Mainstream Invasion LiteratureWorks

1909, Townroe, B.S., A Nation in Arms


B. S. Townroe, H. (1909) A Nation in Arms (Play)

A play produced on behalf of the National Service League as a counter to An Englishman’s Home.

The play and its background is described in Harry Woods article: Representations of compulsory military service in Edwardian Invasion-scare fiction 1899-1914

A contemporary Review in Manchester Courier and Lancashire General Advertiser, Tuesday 21 September 1909, p.6:


The new play, “A Nation in  Arms” by Mr. B. S. Townroe, which has for its object the National Service League idea of the danger the country is running by relying on the Territorial forces, was produced at the Warrington Theatre last night. There was a crowded and fashionable audience, including many military people.

The cast was filled by most capable artistes, and the play, being full of dramatic interest, was a distinct success. It is a novelty to see England in the hands of a triumphant enemy as the result of a successful invasion, and the audience was wonderfully sympathetic in the face of national disaster.

Mr. Townroe, in answer to enthusiastic calls from all parts of the house, came forward and was the object of great ovation. He asked his audience to forgive him for not providing them with a happy ending. He and his friends, however, did not mean to mince their meaning. They had seen in the play that night what we might see in real earnest before many years. He hoped that all might rise up and show by personal efforts that we intended to prevent war coming to dear old England.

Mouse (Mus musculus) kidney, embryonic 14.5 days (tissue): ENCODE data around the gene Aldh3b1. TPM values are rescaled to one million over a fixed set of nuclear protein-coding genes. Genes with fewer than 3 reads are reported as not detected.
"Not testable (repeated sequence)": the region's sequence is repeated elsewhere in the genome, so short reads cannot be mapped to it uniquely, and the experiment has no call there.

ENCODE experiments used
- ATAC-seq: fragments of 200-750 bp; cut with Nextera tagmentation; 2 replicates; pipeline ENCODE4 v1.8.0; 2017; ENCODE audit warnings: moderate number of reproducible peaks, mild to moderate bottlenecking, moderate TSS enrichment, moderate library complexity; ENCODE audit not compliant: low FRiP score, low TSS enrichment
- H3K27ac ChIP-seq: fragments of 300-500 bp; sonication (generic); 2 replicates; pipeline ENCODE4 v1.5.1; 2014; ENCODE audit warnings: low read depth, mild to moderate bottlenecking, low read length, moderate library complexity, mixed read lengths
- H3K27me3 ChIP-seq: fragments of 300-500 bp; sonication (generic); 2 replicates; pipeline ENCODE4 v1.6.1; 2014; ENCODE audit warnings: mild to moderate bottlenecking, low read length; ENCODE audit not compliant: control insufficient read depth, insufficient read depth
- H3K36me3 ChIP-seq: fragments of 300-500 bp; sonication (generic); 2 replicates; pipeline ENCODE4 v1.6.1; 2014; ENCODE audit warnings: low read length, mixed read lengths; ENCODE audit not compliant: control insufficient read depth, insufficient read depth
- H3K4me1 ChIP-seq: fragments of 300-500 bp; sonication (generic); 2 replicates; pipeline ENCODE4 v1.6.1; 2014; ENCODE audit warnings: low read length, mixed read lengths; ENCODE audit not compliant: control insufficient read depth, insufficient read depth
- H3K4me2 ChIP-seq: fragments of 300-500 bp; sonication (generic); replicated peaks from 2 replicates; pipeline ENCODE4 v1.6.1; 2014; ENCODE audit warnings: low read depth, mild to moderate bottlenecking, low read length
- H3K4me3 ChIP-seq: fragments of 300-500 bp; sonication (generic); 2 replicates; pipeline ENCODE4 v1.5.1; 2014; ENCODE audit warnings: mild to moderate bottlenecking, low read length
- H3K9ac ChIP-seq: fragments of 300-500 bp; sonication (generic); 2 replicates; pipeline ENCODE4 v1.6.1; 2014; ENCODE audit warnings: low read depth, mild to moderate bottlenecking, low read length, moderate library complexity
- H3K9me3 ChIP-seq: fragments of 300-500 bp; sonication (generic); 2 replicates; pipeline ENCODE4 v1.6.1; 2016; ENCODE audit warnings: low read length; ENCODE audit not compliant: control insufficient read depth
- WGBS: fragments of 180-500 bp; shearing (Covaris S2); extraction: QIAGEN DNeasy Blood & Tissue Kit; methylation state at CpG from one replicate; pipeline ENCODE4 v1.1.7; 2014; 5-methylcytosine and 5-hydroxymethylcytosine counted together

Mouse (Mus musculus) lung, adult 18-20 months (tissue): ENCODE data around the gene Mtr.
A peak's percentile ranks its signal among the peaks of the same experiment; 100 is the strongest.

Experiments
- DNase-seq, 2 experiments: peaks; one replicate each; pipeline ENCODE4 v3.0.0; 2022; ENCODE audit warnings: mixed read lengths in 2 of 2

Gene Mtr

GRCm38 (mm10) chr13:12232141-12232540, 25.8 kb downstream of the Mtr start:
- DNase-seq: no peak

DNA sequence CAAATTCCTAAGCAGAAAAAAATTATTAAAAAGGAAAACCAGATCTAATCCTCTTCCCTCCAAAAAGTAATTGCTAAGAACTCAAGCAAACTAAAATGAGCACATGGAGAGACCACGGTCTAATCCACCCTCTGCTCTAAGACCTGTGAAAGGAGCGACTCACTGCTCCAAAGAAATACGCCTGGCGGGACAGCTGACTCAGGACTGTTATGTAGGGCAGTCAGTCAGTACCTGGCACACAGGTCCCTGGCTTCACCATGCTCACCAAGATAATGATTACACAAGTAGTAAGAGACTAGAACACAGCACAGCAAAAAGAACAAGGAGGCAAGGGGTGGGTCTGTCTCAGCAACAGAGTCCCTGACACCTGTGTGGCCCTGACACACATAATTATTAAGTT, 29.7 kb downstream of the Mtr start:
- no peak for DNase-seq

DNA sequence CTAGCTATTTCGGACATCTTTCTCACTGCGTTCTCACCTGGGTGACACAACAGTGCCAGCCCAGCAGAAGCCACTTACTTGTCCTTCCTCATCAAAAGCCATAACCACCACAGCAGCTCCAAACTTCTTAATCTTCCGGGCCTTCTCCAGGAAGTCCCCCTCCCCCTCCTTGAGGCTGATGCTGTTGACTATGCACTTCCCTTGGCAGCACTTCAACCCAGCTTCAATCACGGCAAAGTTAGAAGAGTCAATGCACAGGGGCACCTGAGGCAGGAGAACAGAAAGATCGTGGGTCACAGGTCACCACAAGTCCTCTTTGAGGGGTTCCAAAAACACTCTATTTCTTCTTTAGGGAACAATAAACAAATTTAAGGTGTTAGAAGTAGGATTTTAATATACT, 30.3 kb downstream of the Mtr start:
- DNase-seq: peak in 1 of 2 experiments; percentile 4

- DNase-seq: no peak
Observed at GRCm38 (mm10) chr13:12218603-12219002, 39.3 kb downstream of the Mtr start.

The Times, London, 26 July 1912, p.9:


Yesterday’s performance by Miss Flora Campbell-Patterson’s Company of Mr. B. S. Townroe’s play Nation in Arms was marked by a considerable amount of patriotism in various parts of the Savoy Theatre. There was stage patriotism on the stage, patriotic tunes and brazen instruments of music in the orchestra, patriotism rather languidly applauding with kid gloves in the stalls, and shrill-voiced, eager-eyed Boy Scout patriotism in the gallery. And in one of the boxes there was Lord Roberts, the soldierly field-marshal who would fain see the manhood of this country prove that there is something real in its talk of patriotism by the testimony of personal service.

Mr. Townroe’s play is frankly propagandist. The interesting fact, about it is that it was written with the design Of attracting the men of Lancashire and Yorkshire to the subject, of universal service, and that it so far succeeded in its mission that they are now far more interested in the question of their share in the defence of their country than used to be the case. Apparently they like their patriotism flavoured with melodrama and comic relief, some of which has the effect of making the experience of a foreign invasion and the conquest of England appear a less terrible affair than it would be in reality. But the Boy Scouts at all events followed the play, in spite of its limitations, with the heartiest enthusiasm. They were a model gallery audience, and cheered every reference to the soldierly duties of the true patriot to the echo. Beyond them there were unfortunately not many possible defenders of the country in the house, so that no great accession to the strength of the Territorials is to be expected as the result of the performance. But, whenever it could count upon a more masculine audience the play might doubtless do useful recruiting work.